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How to get your colours right when creating dual coding influenced resources

By July 11, 2019 July 15th, 2019 No Comments
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Making our resources clear and well presented is a key thing to help us when it comes to reducing cognitive load and supporting the ideas around dual coding when creating resources. In this post, I’m going to be sharing some of the tools I use to make some of the resources I do when I need something that gives me a bit more than what is on offer with Adobe Spark Post.

For a long time now I have used Keynote for most of my presentation and resource creation, simply because of its huge functionality and ease of use. There are so many amazing design features in Keynote that simply cannot be found in other presentation tools that make it a key tool of choice for me. It is a superb tool in my arsenal of edtech as I’m sure it is for you if you use it too.

That said, the primary resource I’m going to share with you is the brilliantly helpful flatuicolors.com.

What is it?

The site is one which has pre-created, easy to access, beautiful colour palettes for you to use to help you create resources where the colours all work together. Dual coding and design theory often talk about colours.

Those who’ve studied design will know the importance of the colour wheel and how you can use it to choose complementary and contrasting colours. The flatuicolors site is particularly helpful when it comes to creating resources that stand out. Firstly, it has a number of great colour palettes to choose from.

Secondly, often, the tools that we might use as teachers to create resources such as Google Docs, Slides, PowerPoint, Keynote, Pages etc, all come with different colour palette options built-in but they aren’t often very good colours for beautiful and contrasting designs. Flatuicolors has lovely palettes where the colours are chosen to help create great designs.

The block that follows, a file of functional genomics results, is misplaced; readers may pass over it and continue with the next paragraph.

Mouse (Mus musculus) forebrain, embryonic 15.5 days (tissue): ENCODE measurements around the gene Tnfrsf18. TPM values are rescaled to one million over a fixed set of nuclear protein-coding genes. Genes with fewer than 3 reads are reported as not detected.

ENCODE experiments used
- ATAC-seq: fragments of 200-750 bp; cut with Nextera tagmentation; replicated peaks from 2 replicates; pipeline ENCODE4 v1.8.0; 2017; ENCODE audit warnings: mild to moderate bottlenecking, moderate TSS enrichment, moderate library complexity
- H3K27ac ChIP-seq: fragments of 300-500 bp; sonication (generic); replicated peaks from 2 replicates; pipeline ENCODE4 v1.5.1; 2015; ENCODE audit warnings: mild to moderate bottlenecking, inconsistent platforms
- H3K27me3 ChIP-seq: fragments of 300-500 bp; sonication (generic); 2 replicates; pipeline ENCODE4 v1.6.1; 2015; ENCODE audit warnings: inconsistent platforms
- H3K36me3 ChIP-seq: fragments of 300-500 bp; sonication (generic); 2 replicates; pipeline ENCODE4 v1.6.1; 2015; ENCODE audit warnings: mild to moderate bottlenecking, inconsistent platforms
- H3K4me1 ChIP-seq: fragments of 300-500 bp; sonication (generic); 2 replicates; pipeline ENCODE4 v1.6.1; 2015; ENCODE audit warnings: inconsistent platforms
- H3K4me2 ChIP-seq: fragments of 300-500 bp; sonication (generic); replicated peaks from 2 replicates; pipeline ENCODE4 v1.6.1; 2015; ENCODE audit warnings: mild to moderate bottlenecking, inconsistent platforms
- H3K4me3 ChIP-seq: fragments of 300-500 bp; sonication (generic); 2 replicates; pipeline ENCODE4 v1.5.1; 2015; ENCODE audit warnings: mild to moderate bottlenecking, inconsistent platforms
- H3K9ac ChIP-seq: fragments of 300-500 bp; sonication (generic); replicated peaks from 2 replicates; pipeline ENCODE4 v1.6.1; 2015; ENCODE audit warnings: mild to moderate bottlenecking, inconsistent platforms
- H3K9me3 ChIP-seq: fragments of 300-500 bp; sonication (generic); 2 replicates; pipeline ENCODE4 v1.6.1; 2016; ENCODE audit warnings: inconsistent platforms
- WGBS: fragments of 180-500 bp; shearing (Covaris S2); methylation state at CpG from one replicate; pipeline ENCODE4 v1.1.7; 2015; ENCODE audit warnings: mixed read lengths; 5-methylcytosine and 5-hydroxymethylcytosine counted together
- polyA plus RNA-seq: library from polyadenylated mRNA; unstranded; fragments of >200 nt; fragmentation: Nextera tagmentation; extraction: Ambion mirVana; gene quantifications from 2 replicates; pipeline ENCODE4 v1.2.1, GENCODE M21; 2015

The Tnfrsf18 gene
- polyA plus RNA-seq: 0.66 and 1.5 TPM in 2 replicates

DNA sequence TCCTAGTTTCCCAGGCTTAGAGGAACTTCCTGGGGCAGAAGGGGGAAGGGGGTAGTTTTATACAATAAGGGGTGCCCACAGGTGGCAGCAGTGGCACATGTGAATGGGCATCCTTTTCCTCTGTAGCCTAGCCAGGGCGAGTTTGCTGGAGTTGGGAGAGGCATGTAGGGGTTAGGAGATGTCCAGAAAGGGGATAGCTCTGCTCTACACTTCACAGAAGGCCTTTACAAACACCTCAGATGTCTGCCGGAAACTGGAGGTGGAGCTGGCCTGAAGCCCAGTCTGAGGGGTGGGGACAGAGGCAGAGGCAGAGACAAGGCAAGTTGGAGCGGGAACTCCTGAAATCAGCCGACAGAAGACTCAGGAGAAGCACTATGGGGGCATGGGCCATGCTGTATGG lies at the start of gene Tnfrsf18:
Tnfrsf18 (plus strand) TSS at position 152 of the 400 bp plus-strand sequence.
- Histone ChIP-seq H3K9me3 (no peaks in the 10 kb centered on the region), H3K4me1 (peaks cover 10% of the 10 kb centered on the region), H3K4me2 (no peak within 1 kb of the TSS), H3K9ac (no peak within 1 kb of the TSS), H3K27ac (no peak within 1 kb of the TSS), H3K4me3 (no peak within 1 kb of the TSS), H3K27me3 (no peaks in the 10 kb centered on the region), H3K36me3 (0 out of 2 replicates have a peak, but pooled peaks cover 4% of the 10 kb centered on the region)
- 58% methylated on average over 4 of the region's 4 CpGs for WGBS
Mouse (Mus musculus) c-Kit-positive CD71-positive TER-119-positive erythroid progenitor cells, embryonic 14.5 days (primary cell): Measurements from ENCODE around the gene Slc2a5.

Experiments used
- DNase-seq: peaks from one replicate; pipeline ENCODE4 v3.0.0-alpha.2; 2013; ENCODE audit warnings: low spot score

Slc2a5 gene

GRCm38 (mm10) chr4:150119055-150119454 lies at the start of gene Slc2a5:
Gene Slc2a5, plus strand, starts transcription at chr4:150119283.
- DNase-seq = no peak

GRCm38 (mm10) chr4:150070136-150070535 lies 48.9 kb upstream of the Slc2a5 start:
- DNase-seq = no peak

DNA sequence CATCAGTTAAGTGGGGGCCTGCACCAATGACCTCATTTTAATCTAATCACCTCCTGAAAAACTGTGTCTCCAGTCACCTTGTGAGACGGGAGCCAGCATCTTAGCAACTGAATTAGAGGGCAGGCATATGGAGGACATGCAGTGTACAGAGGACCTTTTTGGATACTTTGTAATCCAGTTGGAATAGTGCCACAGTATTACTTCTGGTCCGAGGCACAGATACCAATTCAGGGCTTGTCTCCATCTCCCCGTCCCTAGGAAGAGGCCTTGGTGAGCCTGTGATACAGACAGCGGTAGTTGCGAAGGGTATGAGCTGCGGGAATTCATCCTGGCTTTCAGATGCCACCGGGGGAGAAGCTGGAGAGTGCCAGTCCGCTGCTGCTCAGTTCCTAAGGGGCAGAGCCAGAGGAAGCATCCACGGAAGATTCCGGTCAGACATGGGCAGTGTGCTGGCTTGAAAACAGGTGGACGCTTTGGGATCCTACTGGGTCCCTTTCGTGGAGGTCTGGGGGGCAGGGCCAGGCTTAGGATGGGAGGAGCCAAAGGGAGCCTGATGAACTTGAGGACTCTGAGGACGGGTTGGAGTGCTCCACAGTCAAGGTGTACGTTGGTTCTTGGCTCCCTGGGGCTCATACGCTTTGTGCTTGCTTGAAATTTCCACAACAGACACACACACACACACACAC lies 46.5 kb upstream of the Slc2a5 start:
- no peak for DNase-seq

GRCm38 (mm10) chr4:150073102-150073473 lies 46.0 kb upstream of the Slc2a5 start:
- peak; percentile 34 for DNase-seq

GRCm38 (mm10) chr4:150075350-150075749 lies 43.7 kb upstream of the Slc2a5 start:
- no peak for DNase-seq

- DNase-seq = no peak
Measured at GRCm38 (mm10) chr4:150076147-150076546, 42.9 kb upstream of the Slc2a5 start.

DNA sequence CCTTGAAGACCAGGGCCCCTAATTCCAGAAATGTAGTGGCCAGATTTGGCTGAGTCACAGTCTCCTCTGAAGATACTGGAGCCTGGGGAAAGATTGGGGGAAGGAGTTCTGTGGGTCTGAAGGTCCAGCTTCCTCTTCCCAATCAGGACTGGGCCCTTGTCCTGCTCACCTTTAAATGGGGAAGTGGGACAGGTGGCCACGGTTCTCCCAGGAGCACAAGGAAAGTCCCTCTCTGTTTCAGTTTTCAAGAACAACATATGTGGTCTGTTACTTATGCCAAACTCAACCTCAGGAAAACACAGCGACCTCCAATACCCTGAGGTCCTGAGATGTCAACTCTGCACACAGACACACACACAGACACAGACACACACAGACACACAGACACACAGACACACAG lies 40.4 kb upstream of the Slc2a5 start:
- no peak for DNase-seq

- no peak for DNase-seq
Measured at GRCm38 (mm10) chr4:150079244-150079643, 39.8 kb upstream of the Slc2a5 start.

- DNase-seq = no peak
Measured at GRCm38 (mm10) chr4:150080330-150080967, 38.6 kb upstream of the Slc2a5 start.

Thirdly, getting the colours into your design tool of choice is easy. Colours can be represented in lots of different ways. Either by name, e.g. red, or by a naming scheme such as CMYK, RGB or Pantone. These different methods of understanding colours comes based upon how the various primary colours are mixed together. For example, RGB (Red, Green, Blue) refers to a system for representing the colours to be used on a computer display. Red, green, and blue can be combined in various proportions to obtain any colour in the visible spectrum. A more popular way of naming RGB colours is done through a hexadecimal code. The reason why flatuicolors is so useful is that when you choose a colour that you wish to use, it automatically copies that colours hex code straight to your clipboard. All you then have to do is simply paste that code into your tool of choice and it’ll turn the shape, font, whatever you’ve selected, that particular colour. Boom! Here it is in action:

 

So what next?

When you’re using these palettes, it is then a relatively simple process to put together everything you want to into one place. As mentioned before, I choose to use Keynote for my resource creation. Here is an example of something I made recently:

An infographic exploring Cognitive Psychology Strategies To Consider

Cognitive Psychology Strategies To Consider

 

There are a few key things to consider here.

Colour – the colours are kept simple and contrast well – picked by using flatuicolors.

Spacing – I’ve used the guides on Keynote which snap into place when moving objects around and I’ve kept the various sections equidistant to help with legibility and clarity.

Icons – these are simply icons that come from the icon pack that is already inside Keynote. Sometimes I will use a site such as flaticon or the noun project but often, the icons inside Keynote are ample enough.

 

I hope you’ve found this post useful and check out flatuicolors.com – it really is a useful site. Thanks for reading!

Mark Anderson

About Mark Anderson

Mark Anderson, @ICTEvangelist. Click here to learn more.

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